Book-to-screen adaptations our critic can't wait to see in 2023
My critical life began as a reader. Authors created characters and dreamscapes that demanded as much of me as they presented. Their books taught me stories, taught me how to consider the world — what it was and what it could be. I came to movies later, but found myself at times longing for the words on the pages to be translated onto the screen.
But how would those adaptations compare to the source material?
From dramatic interpretations like Steven Spielberg's The Color Purple (1985) and Louis Malle's Damage (1992) which earned Academy Award nominations, I began to relish the possibilities. An actor like Liam Neeson could find himself in bringing to life a character from the pages of Captain Bligh and Mr. Christian (in The Bounty alongside Mel Gibson, Anthony Hopkins, Laurence Olivier and Daniel Day-Lewis); earn an Academy Award nomination for Schindler's List, and even play a noted comic book villain in Batman Begins.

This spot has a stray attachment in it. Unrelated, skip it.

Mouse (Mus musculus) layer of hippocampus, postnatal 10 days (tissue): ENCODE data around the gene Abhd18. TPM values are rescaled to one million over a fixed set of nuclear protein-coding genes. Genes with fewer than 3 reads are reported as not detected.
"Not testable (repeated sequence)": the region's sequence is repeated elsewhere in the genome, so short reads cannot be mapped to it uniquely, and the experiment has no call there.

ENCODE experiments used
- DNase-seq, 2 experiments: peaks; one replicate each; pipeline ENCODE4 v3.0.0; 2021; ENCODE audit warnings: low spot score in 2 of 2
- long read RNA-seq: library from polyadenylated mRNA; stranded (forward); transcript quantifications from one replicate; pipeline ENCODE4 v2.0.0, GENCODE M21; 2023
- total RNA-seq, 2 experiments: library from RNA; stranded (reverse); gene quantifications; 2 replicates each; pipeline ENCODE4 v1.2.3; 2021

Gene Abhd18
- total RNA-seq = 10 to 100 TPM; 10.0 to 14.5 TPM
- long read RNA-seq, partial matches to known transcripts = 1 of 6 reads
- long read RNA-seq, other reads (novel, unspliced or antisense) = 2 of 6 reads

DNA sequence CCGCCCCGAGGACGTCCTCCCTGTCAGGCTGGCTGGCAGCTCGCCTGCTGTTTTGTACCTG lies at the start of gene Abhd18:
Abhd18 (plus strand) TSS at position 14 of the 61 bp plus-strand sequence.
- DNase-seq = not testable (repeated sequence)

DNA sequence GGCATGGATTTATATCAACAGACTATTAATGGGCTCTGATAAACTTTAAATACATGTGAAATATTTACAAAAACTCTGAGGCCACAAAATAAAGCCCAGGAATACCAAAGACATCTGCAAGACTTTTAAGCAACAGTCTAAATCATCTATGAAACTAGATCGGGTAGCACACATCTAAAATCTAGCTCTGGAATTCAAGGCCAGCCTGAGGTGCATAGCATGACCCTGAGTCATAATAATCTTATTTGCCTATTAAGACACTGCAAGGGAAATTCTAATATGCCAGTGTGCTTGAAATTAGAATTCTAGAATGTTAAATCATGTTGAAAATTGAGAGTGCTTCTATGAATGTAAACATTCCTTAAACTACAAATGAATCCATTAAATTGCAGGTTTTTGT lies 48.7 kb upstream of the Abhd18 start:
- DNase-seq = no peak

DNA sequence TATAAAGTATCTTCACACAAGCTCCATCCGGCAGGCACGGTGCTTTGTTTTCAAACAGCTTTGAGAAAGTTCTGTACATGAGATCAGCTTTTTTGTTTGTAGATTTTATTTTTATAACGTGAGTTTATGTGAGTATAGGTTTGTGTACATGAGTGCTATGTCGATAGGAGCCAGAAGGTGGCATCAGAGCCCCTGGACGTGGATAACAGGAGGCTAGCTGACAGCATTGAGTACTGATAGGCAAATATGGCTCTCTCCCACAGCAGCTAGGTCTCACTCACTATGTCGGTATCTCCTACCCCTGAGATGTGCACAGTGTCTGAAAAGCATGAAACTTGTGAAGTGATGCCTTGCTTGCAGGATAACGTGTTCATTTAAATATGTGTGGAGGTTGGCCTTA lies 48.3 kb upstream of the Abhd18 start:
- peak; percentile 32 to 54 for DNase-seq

Now, audiences have the opportunity to experience adaptations on screens derived with the utmost fidelity, allowing not only page-to-screen translations, but musicals and video games. This year offers a plethora of narratives via film and streaming that will challenge our imaginations and the daring filmmakers willing to put their visions to the test.
Trailers posted where available.
The Nickel Boys (no official release date)
Two-time Pulitzer Prize winning author Colson Whitehead already has an Emmy nomination for the Barry Jenkins adaptation of The Underground Railroad, so the bar is quite high for director RaMell Ross's feature film translation of The Nickel Boys, starring Luke Tennie, Hamish Linklater and Aunjanue Ellis-Taylor. The story is based on a historic reform school in Florida that was the subject of a university investigation that uncovered unmarked graves on its grounds and reports of emotional and physical abuse of students. Ross earned a Best Documentary Feature Academy Award nomination in 2019 for Hale County This Morning, This Evening. The Nickel Boys will be his narrative feature film debut.